After the sharing of thoughts that came about as a result of exploring Mesoamerica Resiste and the True Coast of Coal, the night´s last activity was a film screening. We watched “Abuela Grillo”, another short film called “Wayuumaana” (made by a student from Mérida), and the feature film of the evening was “Macuro”. The films, the banner workshop, and the weaving of hats created a dynamic day where the problems as well as the solutions to the challenges faced by the Socuy River and the whole Maracaibo Lake Basin were dealt with. 

The Wayuu Organization Maikiralasalii, the various collectives, movements, national and international Bees that defend the struggle for water, land, and life are ready for another battle against coal extractive interests, destroyers of life and land, regardless if it dressed as socialist or outright capitalist.  There have already been numerous protests, public forums and debates. Cardenas has been silent, not attending the majority of events to which he has been invited. Currently folks from Socuy are in Caracas lobbying to halt all extraction projects in the Perija Mountains. In terms of local allies in Maracaibo the movement brings together a mix of Chavistas with varying degrees of criticism of the government and a wide array of non-government supporters including anarchists, far-left communists, and even some mainstream opposition.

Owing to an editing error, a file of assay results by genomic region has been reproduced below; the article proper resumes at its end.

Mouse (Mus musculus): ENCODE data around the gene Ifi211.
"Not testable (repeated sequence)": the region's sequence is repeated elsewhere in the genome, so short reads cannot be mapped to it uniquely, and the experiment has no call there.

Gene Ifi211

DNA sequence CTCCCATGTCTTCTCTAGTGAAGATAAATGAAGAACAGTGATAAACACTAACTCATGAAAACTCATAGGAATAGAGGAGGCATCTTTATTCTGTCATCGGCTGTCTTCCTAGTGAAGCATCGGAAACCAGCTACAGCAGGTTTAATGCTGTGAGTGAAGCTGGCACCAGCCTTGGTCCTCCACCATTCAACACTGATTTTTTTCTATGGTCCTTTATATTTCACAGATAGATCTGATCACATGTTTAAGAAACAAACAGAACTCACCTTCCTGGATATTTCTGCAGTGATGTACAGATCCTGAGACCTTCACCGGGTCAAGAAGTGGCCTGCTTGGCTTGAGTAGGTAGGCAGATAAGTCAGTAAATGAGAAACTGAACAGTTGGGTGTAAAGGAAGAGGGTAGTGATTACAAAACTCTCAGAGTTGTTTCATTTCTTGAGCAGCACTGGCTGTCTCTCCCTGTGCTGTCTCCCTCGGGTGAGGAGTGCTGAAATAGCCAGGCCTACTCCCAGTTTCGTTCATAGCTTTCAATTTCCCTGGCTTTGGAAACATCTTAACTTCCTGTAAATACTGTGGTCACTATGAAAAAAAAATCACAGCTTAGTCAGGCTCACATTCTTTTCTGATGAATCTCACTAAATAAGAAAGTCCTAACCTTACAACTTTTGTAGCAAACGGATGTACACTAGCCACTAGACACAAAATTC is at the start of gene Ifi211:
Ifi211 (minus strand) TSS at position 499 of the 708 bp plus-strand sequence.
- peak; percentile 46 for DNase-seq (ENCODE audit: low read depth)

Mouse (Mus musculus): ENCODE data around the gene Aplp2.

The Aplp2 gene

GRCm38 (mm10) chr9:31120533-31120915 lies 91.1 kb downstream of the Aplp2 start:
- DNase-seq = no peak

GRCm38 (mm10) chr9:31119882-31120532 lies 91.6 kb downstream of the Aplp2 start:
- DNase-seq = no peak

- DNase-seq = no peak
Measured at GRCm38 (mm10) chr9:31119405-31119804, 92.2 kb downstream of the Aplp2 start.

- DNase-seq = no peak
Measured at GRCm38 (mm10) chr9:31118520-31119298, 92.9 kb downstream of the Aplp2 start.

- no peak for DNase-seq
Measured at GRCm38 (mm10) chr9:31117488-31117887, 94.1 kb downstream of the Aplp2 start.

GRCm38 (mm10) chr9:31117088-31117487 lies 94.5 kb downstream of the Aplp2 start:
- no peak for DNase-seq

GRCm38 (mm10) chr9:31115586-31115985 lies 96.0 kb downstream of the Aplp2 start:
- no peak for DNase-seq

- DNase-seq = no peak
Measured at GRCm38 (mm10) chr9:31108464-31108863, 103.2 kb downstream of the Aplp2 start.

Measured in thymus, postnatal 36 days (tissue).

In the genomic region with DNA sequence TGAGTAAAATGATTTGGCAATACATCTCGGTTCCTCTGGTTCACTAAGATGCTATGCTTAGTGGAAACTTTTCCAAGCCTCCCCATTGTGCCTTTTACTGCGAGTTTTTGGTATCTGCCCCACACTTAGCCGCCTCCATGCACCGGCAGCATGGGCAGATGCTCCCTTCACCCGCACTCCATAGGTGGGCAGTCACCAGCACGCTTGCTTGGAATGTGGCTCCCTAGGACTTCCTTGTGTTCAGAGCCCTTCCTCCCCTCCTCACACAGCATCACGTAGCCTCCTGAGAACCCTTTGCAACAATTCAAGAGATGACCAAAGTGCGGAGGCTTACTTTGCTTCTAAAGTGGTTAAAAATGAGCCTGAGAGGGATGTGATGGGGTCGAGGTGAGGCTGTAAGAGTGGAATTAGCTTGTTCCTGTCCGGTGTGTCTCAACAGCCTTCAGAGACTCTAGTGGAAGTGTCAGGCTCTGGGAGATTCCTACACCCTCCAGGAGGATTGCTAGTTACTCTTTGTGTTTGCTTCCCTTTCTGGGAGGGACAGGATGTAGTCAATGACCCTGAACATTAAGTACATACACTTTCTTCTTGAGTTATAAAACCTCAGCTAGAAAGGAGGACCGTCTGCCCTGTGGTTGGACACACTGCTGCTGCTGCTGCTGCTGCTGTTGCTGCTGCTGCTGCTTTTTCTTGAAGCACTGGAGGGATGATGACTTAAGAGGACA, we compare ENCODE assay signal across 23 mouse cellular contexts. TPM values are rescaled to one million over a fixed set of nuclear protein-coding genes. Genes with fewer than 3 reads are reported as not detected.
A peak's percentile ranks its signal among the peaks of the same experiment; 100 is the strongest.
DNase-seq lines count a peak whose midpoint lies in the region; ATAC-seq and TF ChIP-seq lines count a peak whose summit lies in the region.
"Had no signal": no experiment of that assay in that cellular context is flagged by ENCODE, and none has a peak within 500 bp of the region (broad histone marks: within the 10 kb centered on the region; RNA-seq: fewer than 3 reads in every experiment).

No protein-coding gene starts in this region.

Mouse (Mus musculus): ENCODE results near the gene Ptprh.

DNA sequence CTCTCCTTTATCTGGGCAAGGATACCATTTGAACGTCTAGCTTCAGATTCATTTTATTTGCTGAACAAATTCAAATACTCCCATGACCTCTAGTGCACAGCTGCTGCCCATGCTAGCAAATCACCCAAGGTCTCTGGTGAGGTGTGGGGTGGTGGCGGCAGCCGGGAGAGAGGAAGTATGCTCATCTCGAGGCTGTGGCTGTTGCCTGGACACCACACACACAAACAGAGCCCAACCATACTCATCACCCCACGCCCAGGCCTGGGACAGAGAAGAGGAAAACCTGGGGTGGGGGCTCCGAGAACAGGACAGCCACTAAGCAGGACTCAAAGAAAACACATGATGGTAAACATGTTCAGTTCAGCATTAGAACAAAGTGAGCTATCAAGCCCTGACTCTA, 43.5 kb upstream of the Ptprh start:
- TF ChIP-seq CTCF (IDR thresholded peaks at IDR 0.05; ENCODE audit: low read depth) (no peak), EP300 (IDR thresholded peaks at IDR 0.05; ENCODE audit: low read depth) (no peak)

As La Guajira Peninsula and the Perija Mountains are one, there is no border, and the coal, the forests, the rivers, the animals, and the Wayuu (and the Yukpa and Bari) are one. What is done on one side of the region will affect both peoples and territories alike, whether it be in the land called Venezuela or the land called Colombia. 

In all the visits we have had to the Socuy River, we always leave with the urge to come back and stay longer. We are happy to share, take up again the building and walking with the compañerxs from the process of the river. It is always exciting and spirit-filling to interact with the non-human inhabitants of the Socuy, animals like the dwarf caiman, parrots, toucans, macaws, snakes, spider and howler monkeys, who come up close to us with no fear at all. On this occasion we had the privilege of interacting with a juvenile otter that swam up only a meter away from us, exploring us with the same curiosity we had. We were overtaken by excitement in the presence of such a special and power water creature, a guardian of the water, the otter.

This last visit contributed to an even longer history of special visits and exchanges along the Socuy, and we look forward to being able to return with more time and capacity required to continue building and creating new processes in defense of life, water and land. If there are persons or entities who would like to support our work with the Wayuu Organization Maikiralasalii, the struggle against coal mining in the Perija Mountains, and support community based projects such as reforestation, agro-ecology and Meliponicultura along the Socuy River, we can be contacted through